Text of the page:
The riding of Parry Sound—Muskoka and the wonderful people whom I now know so well can feel confident in voting for change. I will always represent their interests, both in the House and in the riding, and I thank them again for the trust they have placed in me.
I also wish to thank my family, my wife, Lynne, my children, Alex, Max and Elexa, and my parents, Carol and John, for their patience and support through thick and thin. With family ties to Cyprus and the Middle East and having immigrated to Canada as a four-year-old, they have all helped me realize my dream of service to higher goals and community.
The options were clear to Canadians who voted last January. The citizens made their choice. Now they expect our government and the House of Commons to tackle the important issues.
That is why this government is moving quickly on its commitments as outlined in the Speech from the Throne. It is centred on the five priorities that the Prime Minister set out during the election campaign, five priorities that have been our focus since forming a government.
As health minister, along with my colleague the Parliamentary Secretary to the Minister of Health, one of our primary responsibilities is to ensure that Canadians receive the health care they need and deserve. Too often Canadians find themselves waiting too long for critical procedures with no alternative but to wait even longer, often in pain and discomfort and at some risk to their health. They want and deserve certainty that they will receive the care, what they need when they need it, wherever they live and regardless of the ability to pay.
We made a commitment to improve the quality of health care in this country and we will honour that commitment to Canadians. As mentioned in the Speech from the Throne, we will work with provincial and territorial governments to develop and implement a patient wait times guarantee for medically necessary services. We will ensure that all Canadians receive medically necessary treatments within clinically acceptable wait times.
The wait times guarantee will allow us to reach two important objectives. First, patients will have an idea of when they will receive care and will know what to do if wait times become excessive. Second, accountability is built into this guarantee so that patients will receive the treatment needed within an acceptable timeframe.
Since becoming the Minister of Health, I have discussed wait times with my provincial and territorial colleagues, health care representatives and other organizations whose members are on the front lines of health care delivery in Canada. In my discussions with these groups it became evident that reducing wait times is a priority we share together and that the wait times guarantee becomes the logical and necessary extension of that goal.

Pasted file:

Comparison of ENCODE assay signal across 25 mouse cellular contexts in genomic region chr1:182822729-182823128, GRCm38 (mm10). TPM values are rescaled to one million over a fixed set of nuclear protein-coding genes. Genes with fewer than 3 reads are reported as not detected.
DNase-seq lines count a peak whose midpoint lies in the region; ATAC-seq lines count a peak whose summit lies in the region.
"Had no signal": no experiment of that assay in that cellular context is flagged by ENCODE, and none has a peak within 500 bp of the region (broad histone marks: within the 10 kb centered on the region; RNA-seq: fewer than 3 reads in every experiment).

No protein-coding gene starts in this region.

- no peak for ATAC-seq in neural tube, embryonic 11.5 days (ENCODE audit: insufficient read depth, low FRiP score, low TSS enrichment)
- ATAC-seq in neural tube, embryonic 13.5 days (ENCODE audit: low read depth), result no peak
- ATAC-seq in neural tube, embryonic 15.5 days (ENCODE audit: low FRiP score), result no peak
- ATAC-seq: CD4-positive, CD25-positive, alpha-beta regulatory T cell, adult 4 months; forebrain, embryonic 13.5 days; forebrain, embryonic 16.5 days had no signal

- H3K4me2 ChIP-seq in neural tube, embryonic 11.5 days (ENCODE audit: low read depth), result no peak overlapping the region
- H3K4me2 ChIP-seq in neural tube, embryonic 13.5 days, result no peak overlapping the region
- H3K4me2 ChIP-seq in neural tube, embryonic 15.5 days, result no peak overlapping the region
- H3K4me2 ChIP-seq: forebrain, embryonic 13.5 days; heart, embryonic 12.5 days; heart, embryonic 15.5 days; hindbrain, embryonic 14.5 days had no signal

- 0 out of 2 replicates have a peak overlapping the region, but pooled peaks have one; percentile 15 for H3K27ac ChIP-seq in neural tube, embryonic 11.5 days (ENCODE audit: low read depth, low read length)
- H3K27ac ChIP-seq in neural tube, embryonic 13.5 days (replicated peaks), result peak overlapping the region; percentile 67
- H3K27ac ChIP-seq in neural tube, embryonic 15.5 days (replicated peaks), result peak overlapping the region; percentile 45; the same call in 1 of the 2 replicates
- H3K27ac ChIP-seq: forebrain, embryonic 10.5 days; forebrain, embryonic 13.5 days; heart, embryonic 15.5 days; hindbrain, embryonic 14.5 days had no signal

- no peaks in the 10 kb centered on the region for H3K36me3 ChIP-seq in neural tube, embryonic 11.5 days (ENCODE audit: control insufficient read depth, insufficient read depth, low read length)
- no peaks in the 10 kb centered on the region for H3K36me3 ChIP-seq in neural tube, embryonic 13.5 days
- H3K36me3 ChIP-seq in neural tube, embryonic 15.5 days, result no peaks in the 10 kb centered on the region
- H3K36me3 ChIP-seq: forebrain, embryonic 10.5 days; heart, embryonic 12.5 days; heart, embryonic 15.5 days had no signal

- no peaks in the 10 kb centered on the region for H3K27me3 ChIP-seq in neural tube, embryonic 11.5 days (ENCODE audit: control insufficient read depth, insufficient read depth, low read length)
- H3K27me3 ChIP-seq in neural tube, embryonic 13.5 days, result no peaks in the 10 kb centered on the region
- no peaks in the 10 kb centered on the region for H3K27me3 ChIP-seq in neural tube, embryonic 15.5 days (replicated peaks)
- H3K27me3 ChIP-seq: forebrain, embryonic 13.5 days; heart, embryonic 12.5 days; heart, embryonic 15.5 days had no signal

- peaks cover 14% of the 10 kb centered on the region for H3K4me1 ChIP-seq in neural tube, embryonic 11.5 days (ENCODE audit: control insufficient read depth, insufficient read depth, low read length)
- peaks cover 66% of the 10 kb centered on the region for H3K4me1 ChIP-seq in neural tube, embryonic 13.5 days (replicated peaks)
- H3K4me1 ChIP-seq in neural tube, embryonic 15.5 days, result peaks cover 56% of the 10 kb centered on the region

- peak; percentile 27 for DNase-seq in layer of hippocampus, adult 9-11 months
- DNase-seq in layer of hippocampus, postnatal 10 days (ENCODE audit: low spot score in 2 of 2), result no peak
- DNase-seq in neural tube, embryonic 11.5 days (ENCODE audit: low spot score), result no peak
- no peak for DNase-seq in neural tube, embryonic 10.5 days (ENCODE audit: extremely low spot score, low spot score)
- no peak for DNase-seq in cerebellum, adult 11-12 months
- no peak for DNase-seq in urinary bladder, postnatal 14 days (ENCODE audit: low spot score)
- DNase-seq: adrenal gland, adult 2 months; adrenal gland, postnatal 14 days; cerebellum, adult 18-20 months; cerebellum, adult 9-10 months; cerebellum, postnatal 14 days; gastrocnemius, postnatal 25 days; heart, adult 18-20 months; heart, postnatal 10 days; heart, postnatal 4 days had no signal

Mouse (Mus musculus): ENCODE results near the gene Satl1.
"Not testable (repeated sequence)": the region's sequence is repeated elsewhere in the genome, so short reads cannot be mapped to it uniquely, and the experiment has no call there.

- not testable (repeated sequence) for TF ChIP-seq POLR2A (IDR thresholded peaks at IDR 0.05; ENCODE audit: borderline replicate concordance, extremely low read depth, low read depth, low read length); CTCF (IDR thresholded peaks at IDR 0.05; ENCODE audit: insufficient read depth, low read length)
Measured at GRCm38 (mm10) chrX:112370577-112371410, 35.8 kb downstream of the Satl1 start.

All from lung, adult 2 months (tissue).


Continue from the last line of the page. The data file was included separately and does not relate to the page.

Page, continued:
In fact, the Quebec government recently proposed its own guarantee for certain services. It is the first province to do so.
Ministers of health have already agreed on an initial set of 10 common benchmarks or common goals for the provision of medical treatments and screening services in key elective areas for cancer screening and care, cardiac surgery, hip and knee replacements and cataracts.
In addition, our government is ensuring the funding needed for action. Canadians through their governments have already made significant investments in the system and this government is on track to put that additional $41 billion over 10 years into the health care system.
To live up to the commitment of the patient wait times guarantee, the government will make some fundamental changes in our health care system, changes based on four key cornerstones: research, technology, improved collaboration between jurisdictions, and health human resources.
With regard to the first cornerstone, research, the government has committed to increase investment in this area. Mr. Speaker, I do not have to tell you that solid research evidence helps build consensus among the many different groups involved in health care.
We must continue to invest in research on wait times and to concentrate on establishing better indicators, a standard for measuring wait times and the best possible benchmarks based on clinical data.
This work has already begun through research supported by the Canadian Institutes of Health Research. Governments have worked in partnership with CIHR to support research needed to establish an initial set of benchmarks in the five key priority areas. Further research will be carried out to help develop evidence and wait times benchmarks for cardiac procedures, diagnostic imaging and cancer. Research also plays a vital role in reducing wait times by helping to prevent illness.
Consider diabetes, a contributing factor to more than 40,000 deaths each year in Canada. Diabetes one day may no longer be a problem and diabetics may not have to worry about daily insulin injections, thanks to gene therapy research by a team at the University of Calgary.
Also consider breast cancer. Research from the University of Toronto has shown digital mammography is more accurate than film mammography in detecting breast cancer earlier for many women.
Finally, consider mental health, which accounts for up to 40% of disability claims in the workplace at a cost of up to $33 billion annually. CIHR has started a major research initiative on mental health in the workplace to find solutions to this huge drain on productivity.
Preventing or at least curbing the impact of any one of those conditions helps keep people healthier and reduces the strain on the health care system. It is supported by our government through CIHR and other organizations.